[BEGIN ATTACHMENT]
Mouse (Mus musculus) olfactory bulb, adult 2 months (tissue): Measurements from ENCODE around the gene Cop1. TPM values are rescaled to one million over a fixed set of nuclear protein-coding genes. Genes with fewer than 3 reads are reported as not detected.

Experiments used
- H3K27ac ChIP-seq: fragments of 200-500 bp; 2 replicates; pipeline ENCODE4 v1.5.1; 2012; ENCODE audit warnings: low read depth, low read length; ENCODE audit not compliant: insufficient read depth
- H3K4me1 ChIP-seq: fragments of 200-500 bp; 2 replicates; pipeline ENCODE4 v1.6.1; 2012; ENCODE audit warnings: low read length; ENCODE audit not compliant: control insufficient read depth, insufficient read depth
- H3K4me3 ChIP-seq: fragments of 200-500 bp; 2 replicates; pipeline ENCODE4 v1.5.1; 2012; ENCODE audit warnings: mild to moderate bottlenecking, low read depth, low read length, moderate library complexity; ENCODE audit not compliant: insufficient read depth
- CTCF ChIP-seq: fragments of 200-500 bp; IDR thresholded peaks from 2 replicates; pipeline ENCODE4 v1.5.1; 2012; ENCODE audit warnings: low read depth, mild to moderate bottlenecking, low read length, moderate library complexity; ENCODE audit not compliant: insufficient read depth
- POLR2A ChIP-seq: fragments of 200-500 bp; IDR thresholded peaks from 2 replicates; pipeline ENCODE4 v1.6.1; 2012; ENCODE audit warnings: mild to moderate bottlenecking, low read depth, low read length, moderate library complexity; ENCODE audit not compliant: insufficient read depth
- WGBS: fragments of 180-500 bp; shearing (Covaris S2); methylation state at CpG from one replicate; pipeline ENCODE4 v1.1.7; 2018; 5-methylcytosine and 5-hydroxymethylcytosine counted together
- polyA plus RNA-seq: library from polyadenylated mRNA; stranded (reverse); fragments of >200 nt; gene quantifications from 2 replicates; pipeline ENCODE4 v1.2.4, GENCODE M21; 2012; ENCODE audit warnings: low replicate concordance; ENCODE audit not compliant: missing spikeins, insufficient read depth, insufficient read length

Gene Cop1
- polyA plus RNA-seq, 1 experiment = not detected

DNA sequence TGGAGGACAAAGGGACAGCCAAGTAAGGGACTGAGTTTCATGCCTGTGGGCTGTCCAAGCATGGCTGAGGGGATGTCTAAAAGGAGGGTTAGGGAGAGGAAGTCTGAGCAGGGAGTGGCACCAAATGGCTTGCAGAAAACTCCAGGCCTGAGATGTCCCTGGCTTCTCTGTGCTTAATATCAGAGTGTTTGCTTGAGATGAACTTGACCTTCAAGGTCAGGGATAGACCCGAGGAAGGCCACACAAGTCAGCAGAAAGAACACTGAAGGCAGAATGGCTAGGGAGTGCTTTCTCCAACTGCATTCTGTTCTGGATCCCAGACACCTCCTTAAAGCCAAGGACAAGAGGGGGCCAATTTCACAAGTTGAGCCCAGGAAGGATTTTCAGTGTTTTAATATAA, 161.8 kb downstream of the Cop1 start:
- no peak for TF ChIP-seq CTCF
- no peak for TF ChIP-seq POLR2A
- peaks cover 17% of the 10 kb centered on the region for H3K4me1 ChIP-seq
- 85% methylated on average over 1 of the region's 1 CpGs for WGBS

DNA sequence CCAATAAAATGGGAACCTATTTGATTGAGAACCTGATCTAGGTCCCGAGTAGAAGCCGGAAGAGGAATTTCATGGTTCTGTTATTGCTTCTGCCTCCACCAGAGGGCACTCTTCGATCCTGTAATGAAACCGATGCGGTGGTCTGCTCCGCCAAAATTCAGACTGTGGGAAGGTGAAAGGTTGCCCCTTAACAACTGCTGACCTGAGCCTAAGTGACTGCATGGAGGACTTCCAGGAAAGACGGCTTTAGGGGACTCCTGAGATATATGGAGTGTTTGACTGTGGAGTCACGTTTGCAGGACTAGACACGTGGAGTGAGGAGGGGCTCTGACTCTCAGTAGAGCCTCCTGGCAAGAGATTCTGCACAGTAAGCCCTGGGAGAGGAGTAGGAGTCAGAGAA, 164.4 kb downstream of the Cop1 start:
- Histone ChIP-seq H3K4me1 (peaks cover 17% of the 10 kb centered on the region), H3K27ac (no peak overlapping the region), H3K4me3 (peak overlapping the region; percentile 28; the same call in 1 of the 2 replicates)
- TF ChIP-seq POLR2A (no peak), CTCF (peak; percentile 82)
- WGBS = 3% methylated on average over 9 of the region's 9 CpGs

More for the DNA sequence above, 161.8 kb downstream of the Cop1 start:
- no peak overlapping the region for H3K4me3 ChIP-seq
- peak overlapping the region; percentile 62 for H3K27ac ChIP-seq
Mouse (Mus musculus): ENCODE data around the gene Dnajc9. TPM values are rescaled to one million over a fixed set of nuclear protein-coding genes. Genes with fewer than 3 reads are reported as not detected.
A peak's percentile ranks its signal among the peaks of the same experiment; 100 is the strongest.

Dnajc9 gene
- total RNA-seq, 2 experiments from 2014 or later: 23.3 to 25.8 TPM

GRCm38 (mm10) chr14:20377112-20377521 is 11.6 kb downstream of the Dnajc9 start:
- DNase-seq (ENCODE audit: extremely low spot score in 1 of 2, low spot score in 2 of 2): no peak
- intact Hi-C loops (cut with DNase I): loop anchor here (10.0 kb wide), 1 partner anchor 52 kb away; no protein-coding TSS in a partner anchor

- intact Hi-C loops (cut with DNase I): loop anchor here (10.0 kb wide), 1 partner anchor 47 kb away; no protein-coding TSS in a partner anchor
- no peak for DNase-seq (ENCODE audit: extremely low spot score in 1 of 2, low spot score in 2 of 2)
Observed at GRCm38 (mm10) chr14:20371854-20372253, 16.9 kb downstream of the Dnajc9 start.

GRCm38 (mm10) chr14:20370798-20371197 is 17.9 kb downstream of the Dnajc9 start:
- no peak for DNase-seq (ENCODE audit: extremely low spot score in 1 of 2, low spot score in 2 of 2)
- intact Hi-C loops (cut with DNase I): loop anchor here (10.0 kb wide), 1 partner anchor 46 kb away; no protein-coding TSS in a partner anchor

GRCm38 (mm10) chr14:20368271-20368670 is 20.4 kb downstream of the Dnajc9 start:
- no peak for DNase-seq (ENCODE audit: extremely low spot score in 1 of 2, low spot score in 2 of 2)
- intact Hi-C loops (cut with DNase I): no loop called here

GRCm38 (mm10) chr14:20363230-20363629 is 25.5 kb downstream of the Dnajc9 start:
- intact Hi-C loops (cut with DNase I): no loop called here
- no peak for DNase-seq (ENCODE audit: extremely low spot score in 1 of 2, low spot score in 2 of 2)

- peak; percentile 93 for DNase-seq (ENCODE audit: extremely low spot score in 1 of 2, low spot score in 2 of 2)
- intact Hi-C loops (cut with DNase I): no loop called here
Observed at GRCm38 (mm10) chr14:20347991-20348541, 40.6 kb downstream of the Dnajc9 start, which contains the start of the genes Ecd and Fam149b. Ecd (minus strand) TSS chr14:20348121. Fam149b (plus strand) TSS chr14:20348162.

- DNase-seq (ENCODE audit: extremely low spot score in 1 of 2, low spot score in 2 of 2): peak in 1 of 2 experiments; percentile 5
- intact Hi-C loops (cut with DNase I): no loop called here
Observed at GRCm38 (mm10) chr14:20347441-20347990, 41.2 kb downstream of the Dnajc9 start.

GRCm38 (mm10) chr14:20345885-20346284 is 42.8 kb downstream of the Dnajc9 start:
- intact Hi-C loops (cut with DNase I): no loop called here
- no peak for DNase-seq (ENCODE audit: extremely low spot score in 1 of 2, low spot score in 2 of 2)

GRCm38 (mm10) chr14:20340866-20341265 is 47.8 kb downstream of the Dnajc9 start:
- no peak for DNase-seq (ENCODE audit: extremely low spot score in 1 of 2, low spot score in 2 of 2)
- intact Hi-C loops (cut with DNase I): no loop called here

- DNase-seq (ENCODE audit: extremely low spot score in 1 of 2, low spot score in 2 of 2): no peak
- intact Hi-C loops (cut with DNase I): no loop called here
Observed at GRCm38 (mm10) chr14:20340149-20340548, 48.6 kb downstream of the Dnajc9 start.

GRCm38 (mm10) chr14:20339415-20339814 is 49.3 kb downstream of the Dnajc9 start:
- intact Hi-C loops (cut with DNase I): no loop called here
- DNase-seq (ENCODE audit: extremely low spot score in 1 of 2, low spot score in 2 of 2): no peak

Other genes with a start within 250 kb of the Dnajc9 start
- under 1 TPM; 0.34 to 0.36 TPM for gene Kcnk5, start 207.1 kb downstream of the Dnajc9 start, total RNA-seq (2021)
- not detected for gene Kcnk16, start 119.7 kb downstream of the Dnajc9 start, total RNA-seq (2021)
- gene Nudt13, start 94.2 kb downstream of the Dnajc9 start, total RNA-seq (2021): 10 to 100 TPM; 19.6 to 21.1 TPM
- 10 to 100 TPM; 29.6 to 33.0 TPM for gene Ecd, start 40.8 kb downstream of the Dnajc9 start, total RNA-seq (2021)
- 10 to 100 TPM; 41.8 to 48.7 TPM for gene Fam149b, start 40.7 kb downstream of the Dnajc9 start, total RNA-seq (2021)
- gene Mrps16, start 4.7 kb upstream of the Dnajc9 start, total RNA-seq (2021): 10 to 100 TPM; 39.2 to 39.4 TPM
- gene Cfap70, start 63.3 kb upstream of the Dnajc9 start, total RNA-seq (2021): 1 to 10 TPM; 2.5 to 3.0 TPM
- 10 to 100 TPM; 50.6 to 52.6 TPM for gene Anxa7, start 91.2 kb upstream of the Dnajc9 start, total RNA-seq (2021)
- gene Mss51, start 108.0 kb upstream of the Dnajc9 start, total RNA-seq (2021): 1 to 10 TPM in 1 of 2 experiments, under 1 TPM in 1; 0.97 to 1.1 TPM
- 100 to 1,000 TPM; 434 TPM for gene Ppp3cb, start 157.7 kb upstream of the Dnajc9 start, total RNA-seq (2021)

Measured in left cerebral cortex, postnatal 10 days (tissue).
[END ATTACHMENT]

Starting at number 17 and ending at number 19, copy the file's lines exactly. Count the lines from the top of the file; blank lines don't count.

DNA sequence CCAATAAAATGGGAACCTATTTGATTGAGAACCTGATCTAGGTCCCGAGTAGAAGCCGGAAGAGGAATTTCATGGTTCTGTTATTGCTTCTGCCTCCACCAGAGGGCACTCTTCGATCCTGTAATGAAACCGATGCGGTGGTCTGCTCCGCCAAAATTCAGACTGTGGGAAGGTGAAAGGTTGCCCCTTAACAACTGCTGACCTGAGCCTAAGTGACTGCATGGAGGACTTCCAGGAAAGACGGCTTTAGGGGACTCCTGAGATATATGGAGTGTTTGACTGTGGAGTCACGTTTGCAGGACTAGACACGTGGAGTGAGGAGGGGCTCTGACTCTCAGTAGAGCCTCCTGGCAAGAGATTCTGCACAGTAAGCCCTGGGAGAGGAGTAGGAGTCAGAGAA, 164.4 kb downstream of the Cop1 start:
- Histone ChIP-seq H3K4me1 (peaks cover 17% of the 10 kb centered on the region), H3K27ac (no peak overlapping the region), H3K4me3 (peak overlapping the region; percentile 28; the same call in 1 of the 2 replicates)
- TF ChIP-seq POLR2A (no peak), CTCF (peak; percentile 82)